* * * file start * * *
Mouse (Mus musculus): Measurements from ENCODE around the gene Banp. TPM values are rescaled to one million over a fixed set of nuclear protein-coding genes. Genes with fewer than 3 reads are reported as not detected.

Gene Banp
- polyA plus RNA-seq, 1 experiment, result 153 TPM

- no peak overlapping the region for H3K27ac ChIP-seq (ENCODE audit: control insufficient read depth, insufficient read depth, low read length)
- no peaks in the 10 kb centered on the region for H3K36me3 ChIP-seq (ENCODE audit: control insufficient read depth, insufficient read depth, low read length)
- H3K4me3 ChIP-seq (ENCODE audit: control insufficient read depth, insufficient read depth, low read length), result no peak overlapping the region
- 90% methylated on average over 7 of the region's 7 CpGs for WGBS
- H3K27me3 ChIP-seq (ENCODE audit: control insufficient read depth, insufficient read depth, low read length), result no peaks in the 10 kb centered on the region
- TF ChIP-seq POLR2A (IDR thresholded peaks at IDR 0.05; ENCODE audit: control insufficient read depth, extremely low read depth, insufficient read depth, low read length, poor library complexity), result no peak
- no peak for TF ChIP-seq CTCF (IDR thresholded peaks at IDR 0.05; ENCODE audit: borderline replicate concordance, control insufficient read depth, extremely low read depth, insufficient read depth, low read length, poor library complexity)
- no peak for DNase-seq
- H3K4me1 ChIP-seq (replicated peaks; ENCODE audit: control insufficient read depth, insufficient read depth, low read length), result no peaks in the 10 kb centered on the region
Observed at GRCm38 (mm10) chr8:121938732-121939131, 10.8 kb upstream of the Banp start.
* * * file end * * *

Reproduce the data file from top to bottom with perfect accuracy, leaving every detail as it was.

Mouse (Mus musculus): Measurements from ENCODE around the gene Banp. TPM values are rescaled to one million over a fixed set of nuclear protein-coding genes. Genes with fewer than 3 reads are reported as not detected.

Gene Banp
- polyA plus RNA-seq, 1 experiment, result 153 TPM

- no peak overlapping the region for H3K27ac ChIP-seq (ENCODE audit: control insufficient read depth, insufficient read depth, low read length)
- no peaks in the 10 kb centered on the region for H3K36me3 ChIP-seq (ENCODE audit: control insufficient read depth, insufficient read depth, low read length)
- H3K4me3 ChIP-seq (ENCODE audit: control insufficient read depth, insufficient read depth, low read length), result no peak overlapping the region
- 90% methylated on average over 7 of the region's 7 CpGs for WGBS
- H3K27me3 ChIP-seq (ENCODE audit: control insufficient read depth, insufficient read depth, low read length), result no peaks in the 10 kb centered on the region
- TF ChIP-seq POLR2A (IDR thresholded peaks at IDR 0.05; ENCODE audit: control insufficient read depth, extremely low read depth, insufficient read depth, low read length, poor library complexity), result no peak
- no peak for TF ChIP-seq CTCF (IDR thresholded peaks at IDR 0.05; ENCODE audit: borderline replicate concordance, control insufficient read depth, extremely low read depth, insufficient read depth, low read length, poor library complexity)
- no peak for DNase-seq
- H3K4me1 ChIP-seq (replicated peaks; ENCODE audit: control insufficient read depth, insufficient read depth, low read length), result no peaks in the 10 kb centered on the region
Observed at GRCm38 (mm10) chr8:121938732-121939131, 10.8 kb upstream of the Banp start.